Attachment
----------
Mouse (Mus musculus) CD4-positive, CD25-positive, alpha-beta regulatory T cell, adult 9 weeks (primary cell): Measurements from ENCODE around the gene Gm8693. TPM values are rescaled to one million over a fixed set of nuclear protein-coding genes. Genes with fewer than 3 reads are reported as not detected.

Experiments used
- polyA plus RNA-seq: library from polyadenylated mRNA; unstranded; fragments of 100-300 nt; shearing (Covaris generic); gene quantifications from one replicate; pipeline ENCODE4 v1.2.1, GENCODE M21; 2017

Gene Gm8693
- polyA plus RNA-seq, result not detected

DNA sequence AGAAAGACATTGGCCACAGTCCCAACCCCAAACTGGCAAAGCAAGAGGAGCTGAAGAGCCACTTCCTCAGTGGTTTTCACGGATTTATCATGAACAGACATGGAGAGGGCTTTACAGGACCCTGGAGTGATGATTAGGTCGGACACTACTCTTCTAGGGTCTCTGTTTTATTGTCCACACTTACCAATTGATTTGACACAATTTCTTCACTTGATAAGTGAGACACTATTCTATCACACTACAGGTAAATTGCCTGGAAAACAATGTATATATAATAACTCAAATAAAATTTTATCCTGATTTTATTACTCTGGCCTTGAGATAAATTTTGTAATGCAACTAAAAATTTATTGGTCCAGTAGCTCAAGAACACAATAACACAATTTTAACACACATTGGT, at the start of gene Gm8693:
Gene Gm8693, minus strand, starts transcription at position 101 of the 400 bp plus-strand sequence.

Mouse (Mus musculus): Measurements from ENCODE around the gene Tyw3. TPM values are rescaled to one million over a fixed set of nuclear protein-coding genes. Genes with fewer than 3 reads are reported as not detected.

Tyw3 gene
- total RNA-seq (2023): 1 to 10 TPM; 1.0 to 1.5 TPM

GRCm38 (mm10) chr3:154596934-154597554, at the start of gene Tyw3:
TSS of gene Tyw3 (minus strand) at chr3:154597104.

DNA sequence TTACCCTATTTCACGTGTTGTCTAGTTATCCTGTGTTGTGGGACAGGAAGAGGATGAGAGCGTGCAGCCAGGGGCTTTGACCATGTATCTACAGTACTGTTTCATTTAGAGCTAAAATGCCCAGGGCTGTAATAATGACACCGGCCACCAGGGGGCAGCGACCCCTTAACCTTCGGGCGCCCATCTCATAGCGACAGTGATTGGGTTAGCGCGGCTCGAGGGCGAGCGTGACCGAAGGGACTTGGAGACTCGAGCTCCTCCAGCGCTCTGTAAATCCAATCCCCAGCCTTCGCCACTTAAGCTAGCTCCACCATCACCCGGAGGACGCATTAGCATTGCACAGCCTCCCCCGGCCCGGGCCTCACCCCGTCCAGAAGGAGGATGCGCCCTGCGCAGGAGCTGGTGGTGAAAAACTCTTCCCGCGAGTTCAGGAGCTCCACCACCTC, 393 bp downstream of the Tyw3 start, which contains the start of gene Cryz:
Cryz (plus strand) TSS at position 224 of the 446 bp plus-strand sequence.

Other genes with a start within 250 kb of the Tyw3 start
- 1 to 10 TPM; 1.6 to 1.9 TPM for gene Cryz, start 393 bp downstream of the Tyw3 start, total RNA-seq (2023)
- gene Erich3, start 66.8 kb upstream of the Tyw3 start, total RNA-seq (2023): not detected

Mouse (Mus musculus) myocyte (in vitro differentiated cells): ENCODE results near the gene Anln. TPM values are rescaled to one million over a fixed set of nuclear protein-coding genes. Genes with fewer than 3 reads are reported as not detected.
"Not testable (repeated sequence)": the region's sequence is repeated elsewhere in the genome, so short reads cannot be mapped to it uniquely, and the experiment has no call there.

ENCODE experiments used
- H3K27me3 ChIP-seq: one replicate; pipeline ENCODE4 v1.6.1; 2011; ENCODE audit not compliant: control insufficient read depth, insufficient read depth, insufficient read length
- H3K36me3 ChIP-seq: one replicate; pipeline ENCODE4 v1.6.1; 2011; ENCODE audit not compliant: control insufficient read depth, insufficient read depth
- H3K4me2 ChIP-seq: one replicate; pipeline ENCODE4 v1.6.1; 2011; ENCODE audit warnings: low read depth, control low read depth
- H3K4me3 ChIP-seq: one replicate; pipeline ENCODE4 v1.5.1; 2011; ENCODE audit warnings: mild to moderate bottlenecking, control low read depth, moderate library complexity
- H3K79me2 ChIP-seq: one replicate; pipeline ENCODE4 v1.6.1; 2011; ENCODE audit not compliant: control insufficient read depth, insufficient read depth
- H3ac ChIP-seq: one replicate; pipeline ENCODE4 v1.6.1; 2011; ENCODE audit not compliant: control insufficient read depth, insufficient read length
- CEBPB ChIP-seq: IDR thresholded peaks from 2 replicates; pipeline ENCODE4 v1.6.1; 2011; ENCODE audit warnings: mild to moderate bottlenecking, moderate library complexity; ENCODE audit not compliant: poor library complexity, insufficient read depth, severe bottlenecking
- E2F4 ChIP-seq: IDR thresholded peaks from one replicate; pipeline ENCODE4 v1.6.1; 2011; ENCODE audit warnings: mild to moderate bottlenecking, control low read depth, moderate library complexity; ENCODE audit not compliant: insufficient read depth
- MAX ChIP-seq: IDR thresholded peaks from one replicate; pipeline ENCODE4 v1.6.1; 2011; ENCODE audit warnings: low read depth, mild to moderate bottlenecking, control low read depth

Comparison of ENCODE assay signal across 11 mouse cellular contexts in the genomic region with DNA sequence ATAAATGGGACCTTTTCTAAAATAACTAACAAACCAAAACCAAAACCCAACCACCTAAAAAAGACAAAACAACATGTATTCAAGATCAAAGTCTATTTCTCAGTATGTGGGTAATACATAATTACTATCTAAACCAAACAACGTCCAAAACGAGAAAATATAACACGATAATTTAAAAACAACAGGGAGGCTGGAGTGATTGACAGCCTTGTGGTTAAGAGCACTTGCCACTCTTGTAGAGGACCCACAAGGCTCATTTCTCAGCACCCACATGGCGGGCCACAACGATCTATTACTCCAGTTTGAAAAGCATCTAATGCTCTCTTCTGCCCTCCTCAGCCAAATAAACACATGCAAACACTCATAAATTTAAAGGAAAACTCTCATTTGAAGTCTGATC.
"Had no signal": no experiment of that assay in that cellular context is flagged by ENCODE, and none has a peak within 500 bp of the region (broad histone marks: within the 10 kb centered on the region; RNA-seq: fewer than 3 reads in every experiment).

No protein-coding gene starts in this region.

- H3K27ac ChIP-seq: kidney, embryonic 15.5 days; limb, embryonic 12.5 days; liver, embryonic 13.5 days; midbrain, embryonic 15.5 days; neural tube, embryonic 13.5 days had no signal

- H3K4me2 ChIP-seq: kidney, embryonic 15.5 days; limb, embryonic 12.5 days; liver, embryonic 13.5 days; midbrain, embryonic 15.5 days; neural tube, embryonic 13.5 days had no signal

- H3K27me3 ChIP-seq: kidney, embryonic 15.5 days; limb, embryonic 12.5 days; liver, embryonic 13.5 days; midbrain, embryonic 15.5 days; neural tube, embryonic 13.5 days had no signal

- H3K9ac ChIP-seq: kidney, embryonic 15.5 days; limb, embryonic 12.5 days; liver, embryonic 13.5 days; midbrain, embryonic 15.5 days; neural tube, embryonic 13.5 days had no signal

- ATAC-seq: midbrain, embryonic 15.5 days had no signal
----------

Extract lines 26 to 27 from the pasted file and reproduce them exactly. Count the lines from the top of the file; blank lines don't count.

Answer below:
- H3ac ChIP-seq: one replicate; pipeline ENCODE4 v1.6.1; 2011; ENCODE audit not compliant: control insufficient read depth, insufficient read length
- CEBPB ChIP-seq: IDR thresholded peaks from 2 replicates; pipeline ENCODE4 v1.6.1; 2011; ENCODE audit warnings: mild to moderate bottlenecking, moderate library complexity; ENCODE audit not compliant: poor library complexity, insufficient read depth, severe bottlenecking